Eisai’s "human health care" concept, which was adopted as part of the Article of Incorporation at their General Shareholders Meeting in 2005, reflects the company’s belief in human dignity. It calls for employees to think from the perspectives of patients and their families, Naito said. The SECI spiral model is a powerful tool for implementing that concept. Eisai has used the model to build an "ecosystem" that serves people with dementia. The ecosystem is designed to bring together all resources – such as clinical trial data and the use of artificial intelligence to analyze the data – as well as stakeholders, ranging from patients to researchers to businesses that want to hire seniors or are looking for funding to provide dementia friendly services. Many patients volunteer their information and receive individualized tips on how to live with dementia. This wouldn’t be possible without the trusting relationships the company has built with them through socialization, according to Naito.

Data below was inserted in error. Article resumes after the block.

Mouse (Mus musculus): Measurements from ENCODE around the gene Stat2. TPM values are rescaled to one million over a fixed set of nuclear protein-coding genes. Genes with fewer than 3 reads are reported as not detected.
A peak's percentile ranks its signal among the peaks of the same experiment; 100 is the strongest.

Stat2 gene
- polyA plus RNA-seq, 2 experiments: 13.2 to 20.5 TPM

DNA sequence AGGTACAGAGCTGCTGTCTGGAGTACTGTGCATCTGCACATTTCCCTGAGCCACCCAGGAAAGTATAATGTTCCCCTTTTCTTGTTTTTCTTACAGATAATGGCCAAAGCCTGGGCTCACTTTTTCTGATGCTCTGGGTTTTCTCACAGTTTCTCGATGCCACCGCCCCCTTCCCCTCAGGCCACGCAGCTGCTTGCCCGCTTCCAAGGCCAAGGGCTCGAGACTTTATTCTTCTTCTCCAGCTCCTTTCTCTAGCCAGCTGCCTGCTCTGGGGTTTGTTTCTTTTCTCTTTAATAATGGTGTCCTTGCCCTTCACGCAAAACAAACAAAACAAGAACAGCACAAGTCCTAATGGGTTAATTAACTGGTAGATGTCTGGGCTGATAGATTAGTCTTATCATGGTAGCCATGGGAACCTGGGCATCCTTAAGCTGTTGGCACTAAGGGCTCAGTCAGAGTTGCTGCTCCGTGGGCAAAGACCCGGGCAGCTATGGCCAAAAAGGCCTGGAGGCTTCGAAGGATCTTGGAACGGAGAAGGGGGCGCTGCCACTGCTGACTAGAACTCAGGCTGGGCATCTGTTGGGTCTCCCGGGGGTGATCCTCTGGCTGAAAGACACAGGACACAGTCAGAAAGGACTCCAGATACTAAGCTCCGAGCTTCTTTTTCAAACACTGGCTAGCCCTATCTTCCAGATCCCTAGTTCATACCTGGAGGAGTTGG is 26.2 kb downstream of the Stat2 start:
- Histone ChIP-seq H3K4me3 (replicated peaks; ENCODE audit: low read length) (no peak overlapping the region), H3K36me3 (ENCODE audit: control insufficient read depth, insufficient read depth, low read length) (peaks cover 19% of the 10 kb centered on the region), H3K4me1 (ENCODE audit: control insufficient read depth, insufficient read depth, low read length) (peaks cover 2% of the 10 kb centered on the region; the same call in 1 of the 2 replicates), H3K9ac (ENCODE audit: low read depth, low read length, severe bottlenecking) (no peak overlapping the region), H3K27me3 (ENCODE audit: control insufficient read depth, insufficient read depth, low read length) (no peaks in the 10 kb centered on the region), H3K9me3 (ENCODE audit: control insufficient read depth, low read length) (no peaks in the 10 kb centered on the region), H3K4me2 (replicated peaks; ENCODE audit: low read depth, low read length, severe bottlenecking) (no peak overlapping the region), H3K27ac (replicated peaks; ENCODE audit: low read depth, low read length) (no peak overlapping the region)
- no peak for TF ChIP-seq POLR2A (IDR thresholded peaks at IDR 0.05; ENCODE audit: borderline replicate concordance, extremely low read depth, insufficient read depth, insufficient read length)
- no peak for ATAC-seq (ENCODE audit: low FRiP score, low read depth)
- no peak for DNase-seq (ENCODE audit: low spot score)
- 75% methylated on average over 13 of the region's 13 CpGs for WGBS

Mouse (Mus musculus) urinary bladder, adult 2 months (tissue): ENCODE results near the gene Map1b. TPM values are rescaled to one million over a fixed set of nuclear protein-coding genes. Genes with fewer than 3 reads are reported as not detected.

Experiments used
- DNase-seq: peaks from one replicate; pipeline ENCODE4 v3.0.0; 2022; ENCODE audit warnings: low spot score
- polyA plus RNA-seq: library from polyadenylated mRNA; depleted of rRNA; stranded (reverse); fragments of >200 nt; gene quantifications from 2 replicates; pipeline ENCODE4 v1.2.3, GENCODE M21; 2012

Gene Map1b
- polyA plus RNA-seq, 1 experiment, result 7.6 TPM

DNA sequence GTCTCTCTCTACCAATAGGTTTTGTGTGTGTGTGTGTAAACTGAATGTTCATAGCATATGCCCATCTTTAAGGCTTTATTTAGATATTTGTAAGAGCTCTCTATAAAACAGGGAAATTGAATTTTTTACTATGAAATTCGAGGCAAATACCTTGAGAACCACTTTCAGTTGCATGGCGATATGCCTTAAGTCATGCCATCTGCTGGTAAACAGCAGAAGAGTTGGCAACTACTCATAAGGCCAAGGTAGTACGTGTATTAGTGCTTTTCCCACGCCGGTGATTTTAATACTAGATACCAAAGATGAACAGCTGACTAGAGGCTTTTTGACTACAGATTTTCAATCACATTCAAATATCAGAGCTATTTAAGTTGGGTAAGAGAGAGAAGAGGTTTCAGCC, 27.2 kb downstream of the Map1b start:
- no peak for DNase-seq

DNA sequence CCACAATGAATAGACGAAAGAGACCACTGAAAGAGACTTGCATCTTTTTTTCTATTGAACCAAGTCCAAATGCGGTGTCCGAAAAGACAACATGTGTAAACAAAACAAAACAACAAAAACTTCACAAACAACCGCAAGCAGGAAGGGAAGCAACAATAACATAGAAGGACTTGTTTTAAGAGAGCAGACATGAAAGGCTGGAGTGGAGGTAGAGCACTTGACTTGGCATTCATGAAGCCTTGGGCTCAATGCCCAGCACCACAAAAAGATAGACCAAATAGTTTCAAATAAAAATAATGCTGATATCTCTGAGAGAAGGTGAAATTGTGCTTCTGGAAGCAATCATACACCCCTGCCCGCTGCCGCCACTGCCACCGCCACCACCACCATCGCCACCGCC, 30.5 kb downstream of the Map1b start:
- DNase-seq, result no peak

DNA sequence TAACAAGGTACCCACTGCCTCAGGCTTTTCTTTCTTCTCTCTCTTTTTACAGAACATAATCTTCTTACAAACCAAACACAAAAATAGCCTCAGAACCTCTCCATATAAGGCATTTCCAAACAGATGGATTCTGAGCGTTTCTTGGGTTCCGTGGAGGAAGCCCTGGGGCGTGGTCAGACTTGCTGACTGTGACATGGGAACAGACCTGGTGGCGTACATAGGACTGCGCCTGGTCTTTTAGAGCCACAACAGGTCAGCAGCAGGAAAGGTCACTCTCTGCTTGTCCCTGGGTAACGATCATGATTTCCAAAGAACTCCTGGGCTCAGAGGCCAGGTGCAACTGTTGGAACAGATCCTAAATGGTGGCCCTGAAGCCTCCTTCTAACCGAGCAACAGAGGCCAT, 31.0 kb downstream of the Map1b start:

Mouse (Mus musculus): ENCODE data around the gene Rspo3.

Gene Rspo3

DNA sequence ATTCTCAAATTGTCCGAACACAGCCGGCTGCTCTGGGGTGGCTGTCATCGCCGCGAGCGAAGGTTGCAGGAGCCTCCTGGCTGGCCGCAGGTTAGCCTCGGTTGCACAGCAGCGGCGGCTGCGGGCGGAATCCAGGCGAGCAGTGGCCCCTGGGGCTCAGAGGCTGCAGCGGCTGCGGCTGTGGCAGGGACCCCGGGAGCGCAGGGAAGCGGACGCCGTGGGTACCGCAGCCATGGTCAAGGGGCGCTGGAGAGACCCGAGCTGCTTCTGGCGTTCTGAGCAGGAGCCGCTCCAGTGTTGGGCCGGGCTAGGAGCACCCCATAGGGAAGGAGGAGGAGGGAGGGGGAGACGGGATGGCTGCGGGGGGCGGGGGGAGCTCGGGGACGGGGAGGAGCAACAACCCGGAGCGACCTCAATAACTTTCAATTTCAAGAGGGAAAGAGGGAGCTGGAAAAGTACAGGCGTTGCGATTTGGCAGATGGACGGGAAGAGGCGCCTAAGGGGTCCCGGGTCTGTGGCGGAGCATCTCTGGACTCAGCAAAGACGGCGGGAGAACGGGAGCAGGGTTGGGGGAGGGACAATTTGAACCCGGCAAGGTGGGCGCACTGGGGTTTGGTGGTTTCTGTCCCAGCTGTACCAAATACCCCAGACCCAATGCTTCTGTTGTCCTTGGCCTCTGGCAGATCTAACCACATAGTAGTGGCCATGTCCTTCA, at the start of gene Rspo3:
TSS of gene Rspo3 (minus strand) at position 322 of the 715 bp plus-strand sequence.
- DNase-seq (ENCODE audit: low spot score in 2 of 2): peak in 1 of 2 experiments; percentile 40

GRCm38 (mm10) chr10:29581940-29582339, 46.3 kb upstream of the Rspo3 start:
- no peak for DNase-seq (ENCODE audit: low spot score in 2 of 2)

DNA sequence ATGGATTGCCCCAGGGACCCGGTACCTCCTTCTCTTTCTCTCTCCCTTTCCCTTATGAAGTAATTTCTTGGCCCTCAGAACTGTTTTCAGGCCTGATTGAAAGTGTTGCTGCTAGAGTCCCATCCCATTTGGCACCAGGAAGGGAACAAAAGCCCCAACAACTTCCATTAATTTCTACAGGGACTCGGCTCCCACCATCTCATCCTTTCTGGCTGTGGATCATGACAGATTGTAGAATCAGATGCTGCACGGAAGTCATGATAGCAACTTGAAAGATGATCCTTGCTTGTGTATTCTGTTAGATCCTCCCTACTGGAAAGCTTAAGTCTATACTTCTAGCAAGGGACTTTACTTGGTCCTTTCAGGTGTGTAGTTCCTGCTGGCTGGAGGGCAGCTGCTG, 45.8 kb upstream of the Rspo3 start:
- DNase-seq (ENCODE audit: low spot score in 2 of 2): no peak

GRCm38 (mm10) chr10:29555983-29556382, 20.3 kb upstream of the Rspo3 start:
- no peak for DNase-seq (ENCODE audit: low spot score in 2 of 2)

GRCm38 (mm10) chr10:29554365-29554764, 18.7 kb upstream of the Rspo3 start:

"This trust contributes to business innovations, and that leads to social innovations," Naito said.

Carrying forward goodness through SECI spiral

YKK’s focus on empathy goes back to Tadao Yoshida, who founded the company in 1934 as the first person to successfully mechanize zipper production in Japan. His family believed that treating workers as their equal partners, as well as giving back to employees, customers, business partners and society as a whole, were the keys to business growth. His philosophy, the "Cycle of Goodness©" – which serves as the guiding principle for the company’s management and operations – explains why the company’s stock is mostly held by its employees today.